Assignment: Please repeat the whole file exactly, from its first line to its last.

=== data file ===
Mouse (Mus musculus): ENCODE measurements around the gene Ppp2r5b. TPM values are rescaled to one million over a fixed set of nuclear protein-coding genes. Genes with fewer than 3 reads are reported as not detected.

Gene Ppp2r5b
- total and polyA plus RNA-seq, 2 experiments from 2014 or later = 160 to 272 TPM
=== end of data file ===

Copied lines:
Mouse (Mus musculus): ENCODE measurements around the gene Ppp2r5b. TPM values are rescaled to one million over a fixed set of nuclear protein-coding genes. Genes with fewer than 3 reads are reported as not detected.

Gene Ppp2r5b
- total and polyA plus RNA-seq, 2 experiments from 2014 or later = 160 to 272 TPM